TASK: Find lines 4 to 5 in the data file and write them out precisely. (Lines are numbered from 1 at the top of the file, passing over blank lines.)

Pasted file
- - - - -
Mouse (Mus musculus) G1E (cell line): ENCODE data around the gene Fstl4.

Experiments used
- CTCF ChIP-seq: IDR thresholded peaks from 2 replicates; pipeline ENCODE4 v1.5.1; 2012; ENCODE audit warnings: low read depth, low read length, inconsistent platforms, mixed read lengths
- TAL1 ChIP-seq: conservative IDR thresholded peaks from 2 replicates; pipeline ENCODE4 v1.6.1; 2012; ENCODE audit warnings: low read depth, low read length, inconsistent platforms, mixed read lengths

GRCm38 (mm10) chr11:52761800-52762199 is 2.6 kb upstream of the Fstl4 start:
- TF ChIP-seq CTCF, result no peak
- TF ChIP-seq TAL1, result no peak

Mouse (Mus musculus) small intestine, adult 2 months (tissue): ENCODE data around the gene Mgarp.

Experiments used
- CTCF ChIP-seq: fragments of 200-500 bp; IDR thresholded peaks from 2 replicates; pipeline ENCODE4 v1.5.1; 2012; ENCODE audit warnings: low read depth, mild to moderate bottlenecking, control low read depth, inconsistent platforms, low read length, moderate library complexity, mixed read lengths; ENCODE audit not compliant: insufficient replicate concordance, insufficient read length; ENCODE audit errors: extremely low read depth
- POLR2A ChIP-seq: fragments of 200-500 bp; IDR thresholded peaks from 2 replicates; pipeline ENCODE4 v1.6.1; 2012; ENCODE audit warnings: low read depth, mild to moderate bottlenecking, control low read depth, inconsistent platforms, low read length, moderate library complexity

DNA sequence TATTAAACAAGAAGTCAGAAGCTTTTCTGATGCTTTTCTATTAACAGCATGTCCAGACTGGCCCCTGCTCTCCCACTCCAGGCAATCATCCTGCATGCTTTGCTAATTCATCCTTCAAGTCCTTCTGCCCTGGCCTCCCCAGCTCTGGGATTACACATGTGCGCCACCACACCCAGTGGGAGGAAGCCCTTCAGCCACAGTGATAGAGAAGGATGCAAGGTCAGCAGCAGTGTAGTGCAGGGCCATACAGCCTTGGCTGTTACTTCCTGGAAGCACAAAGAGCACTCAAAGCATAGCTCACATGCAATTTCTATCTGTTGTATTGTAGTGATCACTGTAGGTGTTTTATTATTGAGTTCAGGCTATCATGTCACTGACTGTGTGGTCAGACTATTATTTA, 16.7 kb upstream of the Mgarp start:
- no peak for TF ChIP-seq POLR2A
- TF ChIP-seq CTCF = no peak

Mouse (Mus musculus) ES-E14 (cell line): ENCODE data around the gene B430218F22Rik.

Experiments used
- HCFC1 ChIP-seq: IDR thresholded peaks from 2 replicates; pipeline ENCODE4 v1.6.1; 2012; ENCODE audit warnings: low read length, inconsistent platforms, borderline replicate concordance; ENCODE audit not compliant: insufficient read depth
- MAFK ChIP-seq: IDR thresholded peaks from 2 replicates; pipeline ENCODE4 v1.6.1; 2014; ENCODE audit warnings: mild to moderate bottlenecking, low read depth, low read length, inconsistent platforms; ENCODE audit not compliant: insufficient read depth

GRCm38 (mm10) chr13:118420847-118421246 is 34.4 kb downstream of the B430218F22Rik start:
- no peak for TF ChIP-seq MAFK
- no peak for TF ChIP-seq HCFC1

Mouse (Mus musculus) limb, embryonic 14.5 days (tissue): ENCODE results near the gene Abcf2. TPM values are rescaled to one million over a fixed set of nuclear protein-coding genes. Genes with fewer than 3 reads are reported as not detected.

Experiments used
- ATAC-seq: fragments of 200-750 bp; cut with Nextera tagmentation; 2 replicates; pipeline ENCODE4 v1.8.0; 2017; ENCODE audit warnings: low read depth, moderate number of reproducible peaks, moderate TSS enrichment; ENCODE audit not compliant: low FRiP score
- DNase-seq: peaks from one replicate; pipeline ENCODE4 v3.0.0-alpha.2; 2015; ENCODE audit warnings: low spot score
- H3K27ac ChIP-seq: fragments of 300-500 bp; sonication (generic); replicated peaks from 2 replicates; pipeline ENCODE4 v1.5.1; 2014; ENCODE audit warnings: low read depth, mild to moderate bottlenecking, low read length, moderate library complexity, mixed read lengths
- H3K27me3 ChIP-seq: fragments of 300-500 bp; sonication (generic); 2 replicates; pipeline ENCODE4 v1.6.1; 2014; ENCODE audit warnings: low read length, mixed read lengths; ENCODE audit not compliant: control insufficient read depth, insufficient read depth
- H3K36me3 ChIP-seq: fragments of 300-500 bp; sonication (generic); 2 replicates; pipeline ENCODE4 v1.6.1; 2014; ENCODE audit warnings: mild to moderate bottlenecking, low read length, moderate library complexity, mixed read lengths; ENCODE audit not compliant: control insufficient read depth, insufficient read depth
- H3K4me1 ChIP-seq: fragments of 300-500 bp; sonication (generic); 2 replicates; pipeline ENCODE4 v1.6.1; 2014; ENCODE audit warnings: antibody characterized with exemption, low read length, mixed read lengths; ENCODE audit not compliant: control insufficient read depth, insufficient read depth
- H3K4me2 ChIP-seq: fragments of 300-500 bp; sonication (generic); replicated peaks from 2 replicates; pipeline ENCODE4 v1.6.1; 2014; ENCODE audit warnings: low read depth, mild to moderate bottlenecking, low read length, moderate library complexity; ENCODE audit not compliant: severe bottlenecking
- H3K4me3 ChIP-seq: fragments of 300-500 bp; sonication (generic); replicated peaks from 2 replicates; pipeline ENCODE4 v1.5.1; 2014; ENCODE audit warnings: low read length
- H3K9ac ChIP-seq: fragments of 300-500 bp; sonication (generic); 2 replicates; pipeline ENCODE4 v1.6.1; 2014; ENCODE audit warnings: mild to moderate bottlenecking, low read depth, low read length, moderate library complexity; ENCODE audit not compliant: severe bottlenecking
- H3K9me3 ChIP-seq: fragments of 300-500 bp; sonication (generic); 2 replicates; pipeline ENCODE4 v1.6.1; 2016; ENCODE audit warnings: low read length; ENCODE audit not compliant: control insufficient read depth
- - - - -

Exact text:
- TAL1 ChIP-seq: conservative IDR thresholded peaks from 2 replicates; pipeline ENCODE4 v1.6.1; 2012; ENCODE audit warnings: low read depth, low read length, inconsistent platforms, mixed read lengths

GRCm38 (mm10) chr11:52761800-52762199 is 2.6 kb upstream of the Fstl4 start: